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    “Everyman” Literature Analysis (1046 words)

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    The allegorical play Everyman is one of the most prominent morality plays in the medieval theatre canon. Believed to be published around 1495, the author (who is unknown) tells the story of a man’s journey where he realizes he is alone with only his choices in life to accompany him (Jacobus 240). Since the play was written during the medieval period in Europe, it is heavily influenced on the culture and theatrical expectations of the time. Everyman, for example, is categorized as a morality play that promotes lessons and themes for its audience. This type of play was popular for the medieval theatrical scene because of the significance of religion in all aspects of life. Although culture and drama has shifted, the themes of such plays are still relevant today. In Everyman, readers follow a relatable protagonist on a pilgrimage where he is faced with characters and qualities that are still present in our current society. Characters and qualities like Goods can be seen as society’s constant need for more possessions and money, Beauty can be seen as modern-day social media, and Fellowship as the false friends who temporarily support each other through the internet. Through centuries of literature and drama, Everyman still holds its theme on society’s obsession with materialism rather than humanity. With themes like greed and religion, the play demonstrates long-lasting subjects that are carried throughout history.

    When studying Everyman, it is notable to look at the events taking place historically when it was written. The play is believed to be published at the end of the fifteenth century, which was also the end of the medieval period (Burt). Events in this period consisted of the fall of Rome throughout the Dark Ages, when there was no support in the field of the arts (Burt). The Roman Catholic Church dominated medieval Europe during these times and viewed theatre as pagan (Sturges). As a seemingly godless and pagan practice, the Church disagreed with it and banned its practices. In other words, “drama, or at least records of it, all but disappeared” (Jacobus 202). With the Roman Catholic Church taking over, religion became the top priority in all areas of the medieval life. In order to further promote religious activities and Catholicism, the Church used the people’s need for entertainment by bringing back theatre. Churches across Europe began a rebirth of theatre in a religious form. Performances of liturgical dramas took place “within or near the church and relating stories from the Bible and of the saints” (Britannica). Theatre was then associated as a practice that went hand-in-hand with the church as it was religious and based on morals.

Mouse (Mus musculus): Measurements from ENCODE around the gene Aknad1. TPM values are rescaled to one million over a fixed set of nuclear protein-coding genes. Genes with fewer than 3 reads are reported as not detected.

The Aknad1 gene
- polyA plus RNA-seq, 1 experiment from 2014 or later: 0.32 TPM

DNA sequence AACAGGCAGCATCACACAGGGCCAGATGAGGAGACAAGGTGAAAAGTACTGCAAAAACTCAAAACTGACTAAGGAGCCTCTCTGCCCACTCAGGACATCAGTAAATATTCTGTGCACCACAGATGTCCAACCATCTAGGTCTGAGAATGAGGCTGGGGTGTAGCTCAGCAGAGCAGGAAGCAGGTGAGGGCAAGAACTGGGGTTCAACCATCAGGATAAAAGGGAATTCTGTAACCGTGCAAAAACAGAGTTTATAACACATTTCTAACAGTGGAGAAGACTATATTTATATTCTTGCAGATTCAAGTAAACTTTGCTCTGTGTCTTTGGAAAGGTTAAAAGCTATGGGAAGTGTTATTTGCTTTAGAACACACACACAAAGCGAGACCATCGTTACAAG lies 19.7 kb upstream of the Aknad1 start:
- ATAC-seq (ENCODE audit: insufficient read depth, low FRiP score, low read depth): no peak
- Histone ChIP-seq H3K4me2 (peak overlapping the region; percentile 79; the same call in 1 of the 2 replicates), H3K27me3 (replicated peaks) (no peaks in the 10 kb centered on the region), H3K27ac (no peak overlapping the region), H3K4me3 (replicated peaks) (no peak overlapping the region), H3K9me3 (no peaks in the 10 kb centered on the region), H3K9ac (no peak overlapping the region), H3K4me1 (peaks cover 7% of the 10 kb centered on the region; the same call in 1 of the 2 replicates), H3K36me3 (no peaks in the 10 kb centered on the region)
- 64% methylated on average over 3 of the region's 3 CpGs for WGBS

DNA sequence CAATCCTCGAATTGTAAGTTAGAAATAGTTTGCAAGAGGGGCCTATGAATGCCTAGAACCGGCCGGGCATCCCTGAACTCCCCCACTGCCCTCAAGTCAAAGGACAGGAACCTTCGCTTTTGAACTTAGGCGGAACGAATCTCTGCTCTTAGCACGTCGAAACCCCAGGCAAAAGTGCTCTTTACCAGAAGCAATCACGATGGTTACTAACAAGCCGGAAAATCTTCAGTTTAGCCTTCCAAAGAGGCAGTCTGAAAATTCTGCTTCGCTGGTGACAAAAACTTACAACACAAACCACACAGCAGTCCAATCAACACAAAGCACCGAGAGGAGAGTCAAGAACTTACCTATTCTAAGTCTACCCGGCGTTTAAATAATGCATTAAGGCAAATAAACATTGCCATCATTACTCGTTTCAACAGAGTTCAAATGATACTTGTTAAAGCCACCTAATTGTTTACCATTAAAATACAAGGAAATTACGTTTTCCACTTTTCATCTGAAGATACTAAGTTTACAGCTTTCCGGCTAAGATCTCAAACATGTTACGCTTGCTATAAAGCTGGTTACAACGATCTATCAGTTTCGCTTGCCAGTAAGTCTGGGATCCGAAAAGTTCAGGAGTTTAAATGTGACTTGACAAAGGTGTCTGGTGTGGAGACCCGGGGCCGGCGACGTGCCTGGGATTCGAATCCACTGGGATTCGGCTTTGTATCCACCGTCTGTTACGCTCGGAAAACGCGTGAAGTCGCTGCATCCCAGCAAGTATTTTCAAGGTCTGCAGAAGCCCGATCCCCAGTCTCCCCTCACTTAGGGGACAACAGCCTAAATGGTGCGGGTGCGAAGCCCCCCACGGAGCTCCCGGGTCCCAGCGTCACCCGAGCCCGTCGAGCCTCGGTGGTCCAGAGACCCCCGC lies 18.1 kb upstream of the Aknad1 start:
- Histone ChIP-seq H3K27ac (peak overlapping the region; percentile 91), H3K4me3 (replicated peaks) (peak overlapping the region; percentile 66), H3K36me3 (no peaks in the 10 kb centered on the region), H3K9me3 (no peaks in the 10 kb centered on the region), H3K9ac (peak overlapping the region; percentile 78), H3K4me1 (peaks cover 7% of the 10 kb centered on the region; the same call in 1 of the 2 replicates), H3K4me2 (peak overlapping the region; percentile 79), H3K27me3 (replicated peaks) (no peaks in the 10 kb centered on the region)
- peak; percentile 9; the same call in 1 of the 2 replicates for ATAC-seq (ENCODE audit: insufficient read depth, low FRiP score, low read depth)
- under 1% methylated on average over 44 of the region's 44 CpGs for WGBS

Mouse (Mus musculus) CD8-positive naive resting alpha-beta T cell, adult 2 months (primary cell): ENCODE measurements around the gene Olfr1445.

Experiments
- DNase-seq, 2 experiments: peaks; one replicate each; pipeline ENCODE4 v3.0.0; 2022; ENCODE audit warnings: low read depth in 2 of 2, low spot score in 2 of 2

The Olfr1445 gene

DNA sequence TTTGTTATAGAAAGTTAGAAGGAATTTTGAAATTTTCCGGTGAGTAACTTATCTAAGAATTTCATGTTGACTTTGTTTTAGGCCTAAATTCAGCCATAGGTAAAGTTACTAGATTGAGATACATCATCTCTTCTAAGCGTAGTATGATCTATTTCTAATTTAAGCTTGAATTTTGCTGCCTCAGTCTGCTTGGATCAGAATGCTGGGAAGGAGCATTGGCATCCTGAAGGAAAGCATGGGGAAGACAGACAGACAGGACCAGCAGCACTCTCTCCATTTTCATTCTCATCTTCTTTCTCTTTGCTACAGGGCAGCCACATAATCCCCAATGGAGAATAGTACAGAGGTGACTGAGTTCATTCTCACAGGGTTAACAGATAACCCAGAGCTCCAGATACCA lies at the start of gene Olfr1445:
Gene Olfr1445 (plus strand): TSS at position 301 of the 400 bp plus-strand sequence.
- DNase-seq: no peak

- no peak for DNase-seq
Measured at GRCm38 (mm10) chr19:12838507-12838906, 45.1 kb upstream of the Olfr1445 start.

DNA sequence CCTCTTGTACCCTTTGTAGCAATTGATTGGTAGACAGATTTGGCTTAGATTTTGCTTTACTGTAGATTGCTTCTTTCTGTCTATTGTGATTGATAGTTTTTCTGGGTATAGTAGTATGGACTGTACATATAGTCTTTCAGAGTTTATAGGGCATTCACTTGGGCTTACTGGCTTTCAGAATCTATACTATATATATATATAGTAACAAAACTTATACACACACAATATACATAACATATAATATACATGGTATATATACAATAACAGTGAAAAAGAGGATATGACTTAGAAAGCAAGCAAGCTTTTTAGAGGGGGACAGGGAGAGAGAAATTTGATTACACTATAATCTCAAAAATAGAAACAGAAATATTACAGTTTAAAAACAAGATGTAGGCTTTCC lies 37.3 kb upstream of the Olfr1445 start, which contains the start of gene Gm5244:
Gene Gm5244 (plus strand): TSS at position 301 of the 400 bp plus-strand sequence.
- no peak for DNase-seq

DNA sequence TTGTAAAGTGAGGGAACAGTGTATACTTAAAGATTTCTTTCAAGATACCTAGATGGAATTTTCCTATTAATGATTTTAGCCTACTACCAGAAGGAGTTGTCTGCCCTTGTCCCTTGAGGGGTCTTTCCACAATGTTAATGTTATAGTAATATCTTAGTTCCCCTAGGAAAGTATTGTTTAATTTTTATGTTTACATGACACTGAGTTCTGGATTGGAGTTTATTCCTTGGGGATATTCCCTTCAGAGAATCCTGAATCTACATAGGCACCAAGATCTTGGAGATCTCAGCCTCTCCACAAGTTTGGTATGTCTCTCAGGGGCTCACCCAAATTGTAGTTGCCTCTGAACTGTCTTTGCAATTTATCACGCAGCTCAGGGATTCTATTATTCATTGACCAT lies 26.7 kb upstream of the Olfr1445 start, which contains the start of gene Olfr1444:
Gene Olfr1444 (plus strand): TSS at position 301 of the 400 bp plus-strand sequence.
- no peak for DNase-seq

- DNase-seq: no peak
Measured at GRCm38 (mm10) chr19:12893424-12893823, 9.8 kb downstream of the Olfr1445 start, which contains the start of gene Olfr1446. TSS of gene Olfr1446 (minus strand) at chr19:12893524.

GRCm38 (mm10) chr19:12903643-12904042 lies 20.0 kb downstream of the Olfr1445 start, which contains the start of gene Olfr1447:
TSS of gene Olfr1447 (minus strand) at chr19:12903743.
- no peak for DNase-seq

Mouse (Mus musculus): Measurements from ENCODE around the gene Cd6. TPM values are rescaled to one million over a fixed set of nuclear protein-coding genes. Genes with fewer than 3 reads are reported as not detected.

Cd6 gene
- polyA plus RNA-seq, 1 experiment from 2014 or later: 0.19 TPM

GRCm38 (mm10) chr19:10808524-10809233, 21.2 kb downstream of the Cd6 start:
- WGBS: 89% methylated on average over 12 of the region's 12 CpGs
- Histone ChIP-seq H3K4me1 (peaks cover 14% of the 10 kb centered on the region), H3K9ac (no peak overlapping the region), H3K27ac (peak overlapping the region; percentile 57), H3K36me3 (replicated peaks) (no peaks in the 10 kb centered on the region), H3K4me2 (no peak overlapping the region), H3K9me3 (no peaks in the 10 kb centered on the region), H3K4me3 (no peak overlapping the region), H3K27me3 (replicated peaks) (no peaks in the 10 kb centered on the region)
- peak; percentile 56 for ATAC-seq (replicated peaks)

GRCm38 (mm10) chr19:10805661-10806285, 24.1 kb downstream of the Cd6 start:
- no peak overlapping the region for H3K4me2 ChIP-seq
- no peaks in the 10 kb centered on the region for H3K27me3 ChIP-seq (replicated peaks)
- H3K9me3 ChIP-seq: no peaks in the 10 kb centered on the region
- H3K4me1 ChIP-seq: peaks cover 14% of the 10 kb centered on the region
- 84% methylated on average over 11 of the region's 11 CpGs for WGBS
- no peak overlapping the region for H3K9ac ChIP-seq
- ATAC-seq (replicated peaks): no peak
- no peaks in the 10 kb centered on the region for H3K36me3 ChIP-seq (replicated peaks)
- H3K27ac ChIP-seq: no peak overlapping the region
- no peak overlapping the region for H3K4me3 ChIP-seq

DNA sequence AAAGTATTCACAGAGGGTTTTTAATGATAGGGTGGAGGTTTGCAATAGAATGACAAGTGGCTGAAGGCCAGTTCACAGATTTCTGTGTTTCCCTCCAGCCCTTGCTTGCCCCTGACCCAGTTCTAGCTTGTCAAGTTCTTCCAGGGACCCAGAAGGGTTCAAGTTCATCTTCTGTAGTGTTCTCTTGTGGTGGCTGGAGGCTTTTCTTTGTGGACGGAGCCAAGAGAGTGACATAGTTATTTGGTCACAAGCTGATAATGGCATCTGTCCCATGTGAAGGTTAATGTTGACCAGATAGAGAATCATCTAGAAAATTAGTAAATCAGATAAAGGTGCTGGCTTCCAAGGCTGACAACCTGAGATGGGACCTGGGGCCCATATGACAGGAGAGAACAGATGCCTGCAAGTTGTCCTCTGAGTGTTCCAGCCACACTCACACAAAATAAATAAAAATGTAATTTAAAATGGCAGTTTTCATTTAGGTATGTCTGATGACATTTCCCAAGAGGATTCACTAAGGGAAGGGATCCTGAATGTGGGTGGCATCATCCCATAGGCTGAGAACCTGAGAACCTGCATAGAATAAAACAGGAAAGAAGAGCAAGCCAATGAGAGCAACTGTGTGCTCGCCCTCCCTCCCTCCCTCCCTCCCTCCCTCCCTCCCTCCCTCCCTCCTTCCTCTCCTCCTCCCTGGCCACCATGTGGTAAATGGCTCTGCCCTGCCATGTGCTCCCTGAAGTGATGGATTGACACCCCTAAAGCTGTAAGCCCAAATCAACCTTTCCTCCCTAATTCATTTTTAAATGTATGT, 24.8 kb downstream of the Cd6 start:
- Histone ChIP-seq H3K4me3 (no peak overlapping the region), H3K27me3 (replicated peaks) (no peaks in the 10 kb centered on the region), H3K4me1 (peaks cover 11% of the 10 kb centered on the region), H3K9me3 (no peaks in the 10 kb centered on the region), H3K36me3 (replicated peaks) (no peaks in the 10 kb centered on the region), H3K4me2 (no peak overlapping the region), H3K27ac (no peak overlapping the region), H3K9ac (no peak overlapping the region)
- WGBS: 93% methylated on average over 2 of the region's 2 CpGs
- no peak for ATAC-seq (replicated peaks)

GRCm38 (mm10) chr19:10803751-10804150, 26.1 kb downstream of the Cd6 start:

As church performances grew, the structures of the stories did as well. Drama began to be categorized, based on themes and plot of the performance. The four main types of plays that were performed were the passion, mystery, miracle, and morality play (Burt). Of the four plays, only one play did not specifically teach stories of and from the bible: the morality play. “They do not illustrate moments in the Bible, nor do they describe the life of Christ or the saints” (Jacobus 205). Instead, morality plays are dramas “in which the characters personify moral qualities […] or abstractions […] and in which moral lessons are taught” (‘Morality Play.’). Therefore, qualities of a morality play would include stories with a clear righteous message and everyday people facing challenges. Everyman is a great example of a morality play as it demonstrates those qualities, including its clear moral message told through allegorical characters.

    The allegorical storytelling of Everyman directly allows readers to understand the message it wishes to convey. As defined by the Merriam Webster Dictionary, allegories are the “expression by means of symbolic fictional figures and actions of truths or generalizations about human existence” (‘Allegory.’). Allegories are seen in Everyman as the characters he encounters on his journey. These characters are actually human traits and take on the qualities of the traits they represent, such as Beauty, Strength, and Five Wits (Jacobus 248). As readers see the protagonist interact with these characters, it becomes increasingly clear that they do not want to be at his aid, especially as he is inevitably faced with Death (Jacobus 250). In the end, the only characters that stay with Everyman until he goes into his grave are Knowledge and Good Deeds, which determines his fate into heaven or hell; Good Deeds explains this to Everyman in his final moments saying, “I will speak for thee” (Jacobus 251). Although this is clear to Everyman in the end, much like society today, he is too blinded by materialism to see this truth.

    A quality held highly by society is presented in Everyman through the most prominent materialistic trait, Goods. When Everyman is left alone by his family, he turns to his Goods and professes his love for his possessions: